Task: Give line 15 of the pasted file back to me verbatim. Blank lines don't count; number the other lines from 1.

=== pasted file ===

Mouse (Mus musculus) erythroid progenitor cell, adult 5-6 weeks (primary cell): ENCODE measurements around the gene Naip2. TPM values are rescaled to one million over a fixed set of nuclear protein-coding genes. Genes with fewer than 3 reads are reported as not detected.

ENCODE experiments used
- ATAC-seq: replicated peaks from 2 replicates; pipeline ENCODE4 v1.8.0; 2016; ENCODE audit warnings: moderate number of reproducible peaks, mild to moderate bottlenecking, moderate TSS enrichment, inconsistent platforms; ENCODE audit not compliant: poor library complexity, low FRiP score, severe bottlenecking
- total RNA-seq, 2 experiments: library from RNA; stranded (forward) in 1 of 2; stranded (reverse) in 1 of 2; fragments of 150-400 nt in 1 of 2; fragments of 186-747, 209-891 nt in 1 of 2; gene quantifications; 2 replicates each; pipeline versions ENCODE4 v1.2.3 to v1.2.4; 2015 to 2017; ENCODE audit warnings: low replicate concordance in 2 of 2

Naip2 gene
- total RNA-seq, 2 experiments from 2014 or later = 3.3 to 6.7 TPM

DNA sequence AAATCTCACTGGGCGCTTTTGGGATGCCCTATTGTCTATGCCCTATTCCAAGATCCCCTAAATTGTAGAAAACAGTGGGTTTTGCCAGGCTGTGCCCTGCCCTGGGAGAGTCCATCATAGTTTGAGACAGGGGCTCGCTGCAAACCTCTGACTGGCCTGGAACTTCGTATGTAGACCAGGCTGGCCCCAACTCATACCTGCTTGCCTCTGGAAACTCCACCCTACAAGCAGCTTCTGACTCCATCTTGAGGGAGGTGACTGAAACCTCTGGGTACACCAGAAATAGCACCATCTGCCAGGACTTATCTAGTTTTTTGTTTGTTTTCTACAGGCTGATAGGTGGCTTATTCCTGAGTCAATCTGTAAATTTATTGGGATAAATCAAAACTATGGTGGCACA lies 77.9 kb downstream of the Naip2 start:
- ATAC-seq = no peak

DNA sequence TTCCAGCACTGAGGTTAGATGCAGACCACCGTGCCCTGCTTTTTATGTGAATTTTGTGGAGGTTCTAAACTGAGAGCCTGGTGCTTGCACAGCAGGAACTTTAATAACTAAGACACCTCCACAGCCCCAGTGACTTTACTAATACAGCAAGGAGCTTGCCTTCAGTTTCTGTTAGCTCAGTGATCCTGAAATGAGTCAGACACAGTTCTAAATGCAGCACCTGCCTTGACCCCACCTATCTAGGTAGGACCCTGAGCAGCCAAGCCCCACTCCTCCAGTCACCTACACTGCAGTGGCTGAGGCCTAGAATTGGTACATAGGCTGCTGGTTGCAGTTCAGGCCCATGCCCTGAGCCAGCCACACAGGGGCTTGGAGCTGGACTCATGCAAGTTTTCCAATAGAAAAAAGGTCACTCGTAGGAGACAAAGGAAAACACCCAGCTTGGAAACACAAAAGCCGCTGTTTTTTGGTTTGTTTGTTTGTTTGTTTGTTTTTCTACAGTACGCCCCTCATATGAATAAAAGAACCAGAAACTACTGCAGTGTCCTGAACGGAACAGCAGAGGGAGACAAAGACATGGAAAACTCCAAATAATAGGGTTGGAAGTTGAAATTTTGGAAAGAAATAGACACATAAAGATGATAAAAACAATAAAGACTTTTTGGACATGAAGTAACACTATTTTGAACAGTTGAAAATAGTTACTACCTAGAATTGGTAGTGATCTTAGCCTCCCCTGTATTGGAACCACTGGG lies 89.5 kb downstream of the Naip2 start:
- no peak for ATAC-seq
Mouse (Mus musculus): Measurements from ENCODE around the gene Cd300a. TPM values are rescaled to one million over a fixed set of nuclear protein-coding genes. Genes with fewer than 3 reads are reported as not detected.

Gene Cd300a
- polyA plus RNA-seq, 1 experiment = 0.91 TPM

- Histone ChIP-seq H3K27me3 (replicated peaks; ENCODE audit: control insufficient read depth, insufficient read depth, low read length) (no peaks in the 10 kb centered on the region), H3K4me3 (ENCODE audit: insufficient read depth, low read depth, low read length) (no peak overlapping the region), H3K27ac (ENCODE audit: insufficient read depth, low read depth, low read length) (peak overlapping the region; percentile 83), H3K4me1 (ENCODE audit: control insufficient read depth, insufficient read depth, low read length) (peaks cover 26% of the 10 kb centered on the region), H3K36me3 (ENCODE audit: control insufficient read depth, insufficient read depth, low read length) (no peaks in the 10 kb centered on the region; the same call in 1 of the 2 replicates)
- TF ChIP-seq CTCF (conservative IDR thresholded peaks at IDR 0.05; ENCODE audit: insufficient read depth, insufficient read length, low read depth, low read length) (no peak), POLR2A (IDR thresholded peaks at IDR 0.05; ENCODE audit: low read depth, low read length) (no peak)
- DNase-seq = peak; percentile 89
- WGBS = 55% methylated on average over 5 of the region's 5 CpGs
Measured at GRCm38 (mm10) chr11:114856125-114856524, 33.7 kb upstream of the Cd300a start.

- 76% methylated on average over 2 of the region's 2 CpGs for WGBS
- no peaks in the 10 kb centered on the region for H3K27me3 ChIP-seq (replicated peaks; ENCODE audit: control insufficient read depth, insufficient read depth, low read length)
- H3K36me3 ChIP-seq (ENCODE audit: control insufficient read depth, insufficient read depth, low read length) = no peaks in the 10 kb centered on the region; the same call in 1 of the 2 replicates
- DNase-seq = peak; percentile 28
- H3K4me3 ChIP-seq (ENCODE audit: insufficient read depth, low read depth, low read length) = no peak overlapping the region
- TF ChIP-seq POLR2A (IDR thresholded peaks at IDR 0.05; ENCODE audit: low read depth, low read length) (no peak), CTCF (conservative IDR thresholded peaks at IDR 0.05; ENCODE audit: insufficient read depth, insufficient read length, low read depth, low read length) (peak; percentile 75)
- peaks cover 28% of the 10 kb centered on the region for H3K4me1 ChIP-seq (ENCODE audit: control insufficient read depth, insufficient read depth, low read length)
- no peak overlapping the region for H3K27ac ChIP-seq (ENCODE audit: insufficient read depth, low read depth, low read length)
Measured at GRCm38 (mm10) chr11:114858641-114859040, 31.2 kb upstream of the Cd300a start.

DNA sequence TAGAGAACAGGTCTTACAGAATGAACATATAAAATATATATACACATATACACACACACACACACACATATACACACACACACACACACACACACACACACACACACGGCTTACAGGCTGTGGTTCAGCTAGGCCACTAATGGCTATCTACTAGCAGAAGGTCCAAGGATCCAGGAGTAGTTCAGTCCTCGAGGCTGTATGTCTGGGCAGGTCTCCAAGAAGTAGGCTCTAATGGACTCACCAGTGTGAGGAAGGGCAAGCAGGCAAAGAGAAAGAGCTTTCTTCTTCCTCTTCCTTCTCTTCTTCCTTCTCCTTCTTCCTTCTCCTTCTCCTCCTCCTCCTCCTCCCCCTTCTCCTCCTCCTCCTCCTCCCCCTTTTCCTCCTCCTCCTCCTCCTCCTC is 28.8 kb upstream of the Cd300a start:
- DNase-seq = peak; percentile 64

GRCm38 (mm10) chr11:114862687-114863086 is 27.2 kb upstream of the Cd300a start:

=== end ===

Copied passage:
- TF ChIP-seq CTCF (conservative IDR thresholded peaks at IDR 0.05; ENCODE audit: insufficient read depth, insufficient read length, low read depth, low read length) (no peak), POLR2A (IDR thresholded peaks at IDR 0.05; ENCODE audit: low read depth, low read length) (no peak)